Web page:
DR SHAKIL AHMED, who has a long experience of fighting court cases of victims of State terrorism and communal prejudice, presents a blueprint for providing legal aid for the oppressed and wronged.
The Indian legal system is democratic. Hence it has all the merits and demerits of democratic functioning. Moreover, the implementation of democratic norms is usually imperfect. Such imperfections are also present in the Indian system and are visible to even a casual observer.
People who constitute the Indian democratic system are usually not fully aware of India ’s past; they are not even fully aware of the present intricacies of the vast Indian polity. Future is of course a closed book to them. Hence the legal system suffers from a lack of harmony and balance; this sometimes results in chaos.
India has a wide variety of religions, cultures, races and regions. The interests and ambitions of various groups are often in conflict with each other. The political system tries to contain these conflicts by identifying the overall priorities. But the system is subject to a number of pressures and is often compelled to make compromises. A political scientist has pointed out, “In democracy, the majority is able to manage the minorities by subjugating and pressurising them.” Of course in some aspects, the majority and the minority are not fixed entities and their complexion may change from time to time. But in certain other aspects such change is rare and sometimes near impossible.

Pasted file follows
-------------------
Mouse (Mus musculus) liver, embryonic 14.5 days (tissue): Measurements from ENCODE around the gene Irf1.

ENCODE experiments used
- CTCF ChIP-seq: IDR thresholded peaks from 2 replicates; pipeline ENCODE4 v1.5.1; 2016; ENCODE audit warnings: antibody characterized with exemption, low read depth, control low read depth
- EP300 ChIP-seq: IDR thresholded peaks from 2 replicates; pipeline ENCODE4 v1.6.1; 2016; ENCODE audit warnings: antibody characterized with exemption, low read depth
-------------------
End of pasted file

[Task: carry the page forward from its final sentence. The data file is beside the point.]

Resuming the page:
Developing societies are engaged in a number of endeavours oriented towards growth. Often there is a price to be paid for such growth and it may be more easily extracted from minorities and weaker sections. Their livelihood, environment and habitat are consequently under constant threat and at any moment may be washed away by the tide of development. The trend of globalisation and the increasing activity of multinationals (coordinating with the indigenous capitalist system) have further intensified this threat. There is increasing exploitation of the natural resources and the common people are the worst victims. Activities harming the environment often go unchecked in spite of pious claims to the contrary. In these circumstances, minorities and weaker sections have to make continuous efforts to safeguard their legitimate interests, to maintain their dignity and to preserve their identity. To this end, they have to keep a vigilant eye on the process of legislation as well.
In our setup, the legislative process has several phases and stages. A number of institutions participate in the process; influencing its outcome to varying degrees. Even after a law is enacted and is enforced, the process continues and opportunities of intervention do not cease. However in different stages, the modes of possible intervention may not be the same. Necessary homework is of course a prerequisite for effective intervention at any stage.
It is therefore obvious that the legislative process deserves greater attention of all those who seek to transform the society into a better one. Let us outline the details of this task and identifies its practical requirements.
An Analysis of Present Legal System